An oxygenator or artificial lung adds oxygen to the patient’s blood and removes carbon dioxide.
In open heart surgery, a heart-lung-machine is used for temporary replacement of the functions of both the heart and the lungs. This is necessary to enable the surgeon to perform the complicated surgical procedure in a motionless field. Both heart and lungs are rested during surgery. The oxygenator with membranes inside is the main element in the heart-lung-machine, responsible for gas exchange.
In intensive care and interventional pneumology, innovative artifical lungs provide extracorporeal removal of carbon dioxide and oxygen enrichment of the blood. This gives the human lungs time to heal. Similar to heart surgery, special membranes in the membrane ventilator assume the fuction of the pulmonary alveoli.
In both applications, a heat exchanger is often used. As large volumes of blood are channeled outside the patient’s body, temperature fluctuations may easily occur. The heat exchanger allows adjustment of the patient’s blood temperature. This way the body temperature can be regulated according to the necessities of the medical procedure.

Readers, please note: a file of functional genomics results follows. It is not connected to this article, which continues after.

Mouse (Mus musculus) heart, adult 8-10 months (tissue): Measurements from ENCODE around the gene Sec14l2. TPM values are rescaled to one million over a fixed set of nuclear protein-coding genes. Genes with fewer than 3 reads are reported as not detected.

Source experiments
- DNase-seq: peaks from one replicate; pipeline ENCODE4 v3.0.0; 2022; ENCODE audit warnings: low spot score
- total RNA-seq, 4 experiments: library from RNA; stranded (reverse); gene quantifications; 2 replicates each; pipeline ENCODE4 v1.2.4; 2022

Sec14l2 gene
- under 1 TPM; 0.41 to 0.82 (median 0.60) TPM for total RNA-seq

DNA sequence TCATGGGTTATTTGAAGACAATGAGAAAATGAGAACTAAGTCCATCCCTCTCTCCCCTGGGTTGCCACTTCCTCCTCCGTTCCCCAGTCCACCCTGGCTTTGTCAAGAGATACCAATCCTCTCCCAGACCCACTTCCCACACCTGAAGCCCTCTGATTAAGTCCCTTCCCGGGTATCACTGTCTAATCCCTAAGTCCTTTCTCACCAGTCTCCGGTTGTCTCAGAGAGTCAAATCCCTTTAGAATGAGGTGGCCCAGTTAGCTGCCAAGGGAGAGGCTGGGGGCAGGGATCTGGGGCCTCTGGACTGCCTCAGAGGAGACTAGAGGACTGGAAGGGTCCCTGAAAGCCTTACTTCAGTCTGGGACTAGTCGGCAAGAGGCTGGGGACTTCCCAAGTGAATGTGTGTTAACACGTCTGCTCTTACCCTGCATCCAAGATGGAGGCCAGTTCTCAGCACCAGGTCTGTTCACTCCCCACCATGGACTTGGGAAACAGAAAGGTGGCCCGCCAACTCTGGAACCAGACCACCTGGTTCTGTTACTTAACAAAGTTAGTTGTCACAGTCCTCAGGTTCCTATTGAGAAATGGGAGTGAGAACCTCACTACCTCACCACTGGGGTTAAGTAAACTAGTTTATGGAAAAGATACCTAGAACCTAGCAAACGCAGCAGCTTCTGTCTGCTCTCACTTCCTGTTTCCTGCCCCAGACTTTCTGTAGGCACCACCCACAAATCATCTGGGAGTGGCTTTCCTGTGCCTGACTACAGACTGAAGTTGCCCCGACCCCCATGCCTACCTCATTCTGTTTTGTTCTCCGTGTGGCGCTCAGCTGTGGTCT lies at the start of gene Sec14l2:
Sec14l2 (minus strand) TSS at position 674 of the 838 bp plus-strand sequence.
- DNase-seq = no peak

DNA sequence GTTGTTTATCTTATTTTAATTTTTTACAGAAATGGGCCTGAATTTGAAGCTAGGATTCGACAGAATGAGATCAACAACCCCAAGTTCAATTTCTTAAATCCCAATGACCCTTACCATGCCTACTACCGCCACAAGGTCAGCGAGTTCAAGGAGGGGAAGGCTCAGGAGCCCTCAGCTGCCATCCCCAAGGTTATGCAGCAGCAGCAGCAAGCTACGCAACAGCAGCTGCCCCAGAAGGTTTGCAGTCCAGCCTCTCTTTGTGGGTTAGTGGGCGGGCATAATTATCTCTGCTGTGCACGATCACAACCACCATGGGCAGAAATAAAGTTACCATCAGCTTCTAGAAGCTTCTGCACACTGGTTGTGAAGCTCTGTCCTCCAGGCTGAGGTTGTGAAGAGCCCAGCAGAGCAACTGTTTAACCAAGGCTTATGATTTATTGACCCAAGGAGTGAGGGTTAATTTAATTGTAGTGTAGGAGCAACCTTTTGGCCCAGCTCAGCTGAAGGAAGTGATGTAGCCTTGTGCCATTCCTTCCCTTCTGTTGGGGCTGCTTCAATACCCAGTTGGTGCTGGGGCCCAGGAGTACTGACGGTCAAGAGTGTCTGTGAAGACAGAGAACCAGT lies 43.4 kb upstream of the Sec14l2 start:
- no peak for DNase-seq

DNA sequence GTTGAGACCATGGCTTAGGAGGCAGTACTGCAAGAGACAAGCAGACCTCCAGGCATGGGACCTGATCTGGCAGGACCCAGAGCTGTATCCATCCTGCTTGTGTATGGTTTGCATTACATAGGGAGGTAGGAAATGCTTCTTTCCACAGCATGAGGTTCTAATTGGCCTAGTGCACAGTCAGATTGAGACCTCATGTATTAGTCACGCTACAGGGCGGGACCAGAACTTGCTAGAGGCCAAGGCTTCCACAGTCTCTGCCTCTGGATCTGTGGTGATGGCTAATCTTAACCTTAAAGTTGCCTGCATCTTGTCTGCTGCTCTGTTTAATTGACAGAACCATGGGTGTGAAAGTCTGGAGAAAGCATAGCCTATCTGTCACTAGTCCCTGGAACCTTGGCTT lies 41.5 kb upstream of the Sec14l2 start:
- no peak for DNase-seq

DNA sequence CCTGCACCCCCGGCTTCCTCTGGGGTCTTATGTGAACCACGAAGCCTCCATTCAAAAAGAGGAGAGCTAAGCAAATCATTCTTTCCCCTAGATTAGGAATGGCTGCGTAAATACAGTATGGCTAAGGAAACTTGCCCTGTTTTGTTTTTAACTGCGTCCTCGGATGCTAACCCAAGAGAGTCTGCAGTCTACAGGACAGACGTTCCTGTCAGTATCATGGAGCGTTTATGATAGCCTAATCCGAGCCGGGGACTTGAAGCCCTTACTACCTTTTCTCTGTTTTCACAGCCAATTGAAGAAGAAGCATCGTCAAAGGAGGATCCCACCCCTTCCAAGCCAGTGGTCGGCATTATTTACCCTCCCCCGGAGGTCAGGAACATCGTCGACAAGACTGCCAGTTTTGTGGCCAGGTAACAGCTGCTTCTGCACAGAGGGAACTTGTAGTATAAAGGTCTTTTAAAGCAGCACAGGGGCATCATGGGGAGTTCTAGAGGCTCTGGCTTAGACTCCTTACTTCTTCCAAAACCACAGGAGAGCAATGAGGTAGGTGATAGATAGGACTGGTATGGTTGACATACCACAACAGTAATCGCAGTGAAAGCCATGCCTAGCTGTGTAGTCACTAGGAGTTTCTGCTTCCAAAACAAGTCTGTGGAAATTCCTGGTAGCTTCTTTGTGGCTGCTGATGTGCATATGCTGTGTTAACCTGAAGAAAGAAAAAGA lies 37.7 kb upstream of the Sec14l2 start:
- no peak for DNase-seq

For oxygenation, blood is drained from the venous circulation in a blood reservoir by a suction pump, passed through the oxygenator, and then subsequently pumped back into the arterial circulation, often via an arterial filter.
Inside the oxygenator, blood is channelled along capillary membranes. The inner lumen of the fibres is streamed with oxygen or oxygen enriched air. Oxygen diffuses through the membrane into the blood, while carbon dioxide diffuses out of the blood into the gas stream and thereby is removed. For oxygenation a hydrophobic capillary is necessary to avoid entrance of water or plasma into the membrane wall during the procedure.
A heat exchanger can be added to the oxygenation system. While in contact with warm or respectively cold water, the blood temperature can be regulated up and down.
CO₂ removal can be performed less invasive as compared to complete blood oxygenation. Depending on the exact patient requirements and condition, this may even be performed without a pump by using the pressure gradient from the arterial to the venous system. Blood flow and gas exchange surface area are often smaller than for full blood oxygenation, as no total takeover is required, but rather a support of the lungs.